Although niraparib has unique characteristics, its therapeutic efficacy may be limited by adverse events such as thrombocytopenia . The FDA-approved labeling for niraparib advises interruption of niraparib therapy or dose reduction for management of thrombocytopenia, which may compromise efficacy [12,14]. Unfortunately, there are no medications currently approved for management of this potential treatment-limiting adverse event . Although one agent, oprelvekin, was approved for the management of chemotherapy-induced thrombocytopenia, this agent has been discontinued . Based on the mechanism of action of thrombopoietin (TPO) receptor agonists, these agents have the potential to treat thrombocytopenia associated with therapeutic agents for cancer, such as niraparib [16–18].
TPO receptor agonists increase platelet levels by interacting with the TPO receptor on megakaryocytes, the endogenous target of thrombopoietin. Given that TPO receptor agonists increase platelet production, use of these agents may counteract or mitigate PARP-induced thrombocytopenia . Approved TPO receptor agonists are avatrombopag, eltrombopag, and lusutrombopag, all of which are administered orally, as well as romiplostim, which is administered as a subcutaneous injection [17–20]. Unlike eltrombopag, avatrombopag does not require regular monitoring for liver test abnormalities during therapy, which can reduce the complexity of monitoring in highly comorbid patients with cancer receiving maintenance treatment with niraparib. In addition, use of avatrombopag offers flexibility in oral dosing. Unlike eltrombopag, avatrombopag can be taken with polyvalent cations such as calcium, magnesium, and iron [17,18]. As a result, based on its mechanism of action, safety, and flexible dosing, avatrombopag is a rational choice for the prevention and management of thrombocytopenia associated with niraparib therapy.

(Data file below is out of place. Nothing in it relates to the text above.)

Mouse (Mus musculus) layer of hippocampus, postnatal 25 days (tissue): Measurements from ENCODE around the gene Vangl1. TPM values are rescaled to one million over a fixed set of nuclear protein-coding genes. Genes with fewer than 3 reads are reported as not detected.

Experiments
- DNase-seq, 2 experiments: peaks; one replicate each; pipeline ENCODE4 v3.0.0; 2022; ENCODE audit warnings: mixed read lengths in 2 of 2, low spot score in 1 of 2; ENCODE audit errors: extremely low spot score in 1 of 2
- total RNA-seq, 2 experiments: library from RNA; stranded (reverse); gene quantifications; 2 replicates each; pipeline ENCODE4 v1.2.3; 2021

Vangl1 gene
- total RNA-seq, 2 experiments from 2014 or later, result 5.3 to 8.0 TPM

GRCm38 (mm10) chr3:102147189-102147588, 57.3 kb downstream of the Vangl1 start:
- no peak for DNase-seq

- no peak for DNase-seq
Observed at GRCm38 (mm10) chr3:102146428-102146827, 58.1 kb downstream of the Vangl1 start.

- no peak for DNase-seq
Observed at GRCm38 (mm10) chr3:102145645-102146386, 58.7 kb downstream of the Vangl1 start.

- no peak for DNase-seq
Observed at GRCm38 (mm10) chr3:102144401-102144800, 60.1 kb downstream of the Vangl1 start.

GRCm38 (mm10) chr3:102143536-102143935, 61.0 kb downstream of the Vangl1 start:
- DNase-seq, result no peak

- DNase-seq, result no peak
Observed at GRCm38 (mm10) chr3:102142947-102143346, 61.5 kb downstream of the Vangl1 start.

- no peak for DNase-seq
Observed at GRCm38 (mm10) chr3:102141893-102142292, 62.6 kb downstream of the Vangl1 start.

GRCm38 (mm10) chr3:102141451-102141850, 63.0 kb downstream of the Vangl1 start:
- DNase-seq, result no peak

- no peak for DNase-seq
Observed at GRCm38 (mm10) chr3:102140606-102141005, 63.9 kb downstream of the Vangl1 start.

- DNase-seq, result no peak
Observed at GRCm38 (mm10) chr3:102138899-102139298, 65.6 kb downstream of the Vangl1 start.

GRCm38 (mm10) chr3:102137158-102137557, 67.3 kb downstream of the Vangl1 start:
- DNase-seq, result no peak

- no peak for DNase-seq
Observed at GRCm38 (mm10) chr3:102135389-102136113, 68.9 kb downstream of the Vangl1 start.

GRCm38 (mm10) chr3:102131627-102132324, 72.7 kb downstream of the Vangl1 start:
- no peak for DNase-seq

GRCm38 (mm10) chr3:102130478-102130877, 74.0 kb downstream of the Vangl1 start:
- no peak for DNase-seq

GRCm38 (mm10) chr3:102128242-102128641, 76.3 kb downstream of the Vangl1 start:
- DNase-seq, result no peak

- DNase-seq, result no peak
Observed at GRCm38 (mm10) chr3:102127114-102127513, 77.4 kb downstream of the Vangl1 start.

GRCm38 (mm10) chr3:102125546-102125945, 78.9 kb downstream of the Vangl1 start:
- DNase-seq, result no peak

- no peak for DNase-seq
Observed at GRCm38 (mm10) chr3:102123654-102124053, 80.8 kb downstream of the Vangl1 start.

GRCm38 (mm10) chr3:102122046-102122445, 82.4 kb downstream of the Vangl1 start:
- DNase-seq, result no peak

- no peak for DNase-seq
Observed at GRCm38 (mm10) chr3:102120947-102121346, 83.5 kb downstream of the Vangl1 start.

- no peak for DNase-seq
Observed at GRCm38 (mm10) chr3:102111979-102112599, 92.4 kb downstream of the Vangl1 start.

This case series reviewed the treatment of 2 patients with breast cancer and 4 patients with ovarian cancer. All patients received niraparib for the maintenance treatment of advanced breast cancer or advanced ovarian cancer in combination with avatrombopag to reduce the risk of thrombocytopenia and improve the dose-intensity of niraparib therapy. By optimizing the dose-intensity of therapy, avatrombopag has the potential to optimize treatment outcomes, consistent with the dose-response relationship observed in multiple clinical trials of niraparib [3,6,10]. In this case series, outcomes were evaluated prospectively over the course of treatment for breast or ovarian cancer in 6 patients.
Case 1: Breast cancer with brain metastases
CASE 1: BREAST CANCER WITH BRAIN METASTASES:
A patient with breast cancer, born in 1977, was diagnosed with ER-positive HER2-negative stage III breast cancer in August 2016. From September 2016 to January 2017, she received 4 cycles of doxorubicin and cyclophosphamide followed by maintenance letrozole from a different provider. By January 2019, she had progressive disease with brain metastases. She received radiosurgery (Gamma Knife®) and subsequently started abemaciclib, which she did not tolerate well. Before presenting in July 2019 for her fourth opinion, she had previously been seen at multiple other centers.